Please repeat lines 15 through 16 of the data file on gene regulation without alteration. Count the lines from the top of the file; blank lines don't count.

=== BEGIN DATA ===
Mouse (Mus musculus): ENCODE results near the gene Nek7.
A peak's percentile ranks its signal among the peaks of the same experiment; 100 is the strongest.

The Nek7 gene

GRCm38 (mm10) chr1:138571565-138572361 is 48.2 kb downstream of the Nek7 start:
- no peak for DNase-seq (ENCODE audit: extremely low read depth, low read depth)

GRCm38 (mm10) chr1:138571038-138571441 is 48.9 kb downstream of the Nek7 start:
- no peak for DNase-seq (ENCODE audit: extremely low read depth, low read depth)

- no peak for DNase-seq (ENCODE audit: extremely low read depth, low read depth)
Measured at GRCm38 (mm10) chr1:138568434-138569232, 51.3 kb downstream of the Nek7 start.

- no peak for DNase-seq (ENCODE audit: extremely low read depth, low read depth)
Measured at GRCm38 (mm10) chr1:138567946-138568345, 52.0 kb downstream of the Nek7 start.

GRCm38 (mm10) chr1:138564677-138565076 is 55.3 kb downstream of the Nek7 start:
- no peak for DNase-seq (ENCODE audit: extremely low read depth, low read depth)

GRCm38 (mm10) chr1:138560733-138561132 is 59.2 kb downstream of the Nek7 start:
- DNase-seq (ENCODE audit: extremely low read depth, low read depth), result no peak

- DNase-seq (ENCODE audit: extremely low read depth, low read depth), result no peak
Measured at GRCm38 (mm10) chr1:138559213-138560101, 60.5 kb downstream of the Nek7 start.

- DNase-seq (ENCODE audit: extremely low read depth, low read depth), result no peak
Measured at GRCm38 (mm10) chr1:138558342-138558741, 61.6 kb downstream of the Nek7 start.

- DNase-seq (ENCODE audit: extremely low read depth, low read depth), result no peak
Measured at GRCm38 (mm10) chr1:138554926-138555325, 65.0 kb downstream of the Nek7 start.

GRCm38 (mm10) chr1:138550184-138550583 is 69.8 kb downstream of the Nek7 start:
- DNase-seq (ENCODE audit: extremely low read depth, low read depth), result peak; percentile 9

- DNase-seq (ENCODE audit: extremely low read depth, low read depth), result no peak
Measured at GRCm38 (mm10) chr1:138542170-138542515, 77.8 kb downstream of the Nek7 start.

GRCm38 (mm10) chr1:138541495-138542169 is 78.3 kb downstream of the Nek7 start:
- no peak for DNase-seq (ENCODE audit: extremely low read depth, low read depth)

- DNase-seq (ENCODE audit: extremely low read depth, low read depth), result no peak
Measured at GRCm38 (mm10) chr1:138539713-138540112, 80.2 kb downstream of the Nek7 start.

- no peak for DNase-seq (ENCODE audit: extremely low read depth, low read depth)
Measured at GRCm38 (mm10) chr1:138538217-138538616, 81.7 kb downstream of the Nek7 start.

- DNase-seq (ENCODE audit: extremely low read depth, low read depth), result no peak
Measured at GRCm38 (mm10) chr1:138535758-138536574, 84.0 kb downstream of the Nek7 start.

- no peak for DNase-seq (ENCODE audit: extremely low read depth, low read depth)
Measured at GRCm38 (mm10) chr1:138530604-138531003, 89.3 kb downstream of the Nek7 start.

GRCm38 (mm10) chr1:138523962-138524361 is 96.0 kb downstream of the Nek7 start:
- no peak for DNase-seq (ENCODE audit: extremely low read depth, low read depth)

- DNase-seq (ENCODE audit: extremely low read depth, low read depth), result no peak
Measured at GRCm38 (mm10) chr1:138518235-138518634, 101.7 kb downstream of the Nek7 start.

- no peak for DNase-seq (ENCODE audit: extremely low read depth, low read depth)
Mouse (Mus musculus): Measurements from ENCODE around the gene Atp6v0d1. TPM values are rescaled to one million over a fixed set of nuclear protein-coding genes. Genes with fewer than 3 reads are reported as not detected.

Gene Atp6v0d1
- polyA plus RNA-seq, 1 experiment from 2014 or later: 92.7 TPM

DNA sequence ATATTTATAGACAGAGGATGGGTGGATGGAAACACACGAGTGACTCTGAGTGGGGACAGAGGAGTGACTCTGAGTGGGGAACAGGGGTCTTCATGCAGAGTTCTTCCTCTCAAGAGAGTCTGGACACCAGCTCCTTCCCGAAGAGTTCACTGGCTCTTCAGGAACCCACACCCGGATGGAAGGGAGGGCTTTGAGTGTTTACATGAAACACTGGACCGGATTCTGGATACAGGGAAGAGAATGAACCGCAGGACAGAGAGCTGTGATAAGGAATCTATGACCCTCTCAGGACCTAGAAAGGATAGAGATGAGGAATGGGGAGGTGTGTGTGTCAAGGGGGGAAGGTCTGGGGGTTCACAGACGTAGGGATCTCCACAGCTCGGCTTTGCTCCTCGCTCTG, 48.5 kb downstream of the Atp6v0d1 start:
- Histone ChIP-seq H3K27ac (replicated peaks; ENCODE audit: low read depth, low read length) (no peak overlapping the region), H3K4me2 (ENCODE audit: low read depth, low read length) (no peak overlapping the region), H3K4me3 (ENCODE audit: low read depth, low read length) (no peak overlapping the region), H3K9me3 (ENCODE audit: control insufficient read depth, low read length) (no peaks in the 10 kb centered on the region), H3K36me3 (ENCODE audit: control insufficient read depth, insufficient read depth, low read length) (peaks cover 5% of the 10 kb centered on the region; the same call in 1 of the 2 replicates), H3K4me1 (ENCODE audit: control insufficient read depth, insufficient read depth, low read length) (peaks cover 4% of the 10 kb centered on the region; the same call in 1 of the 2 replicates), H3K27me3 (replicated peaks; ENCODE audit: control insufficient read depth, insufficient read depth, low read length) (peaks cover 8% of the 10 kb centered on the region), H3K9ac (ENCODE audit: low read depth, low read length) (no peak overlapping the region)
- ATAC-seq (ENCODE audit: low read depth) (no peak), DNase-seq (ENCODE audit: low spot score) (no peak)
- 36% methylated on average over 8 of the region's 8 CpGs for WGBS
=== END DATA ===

- DNase-seq (ENCODE audit: extremely low read depth, low read depth), result no peak

- DNase-seq (ENCODE audit: extremely low read depth, low read depth), result no peak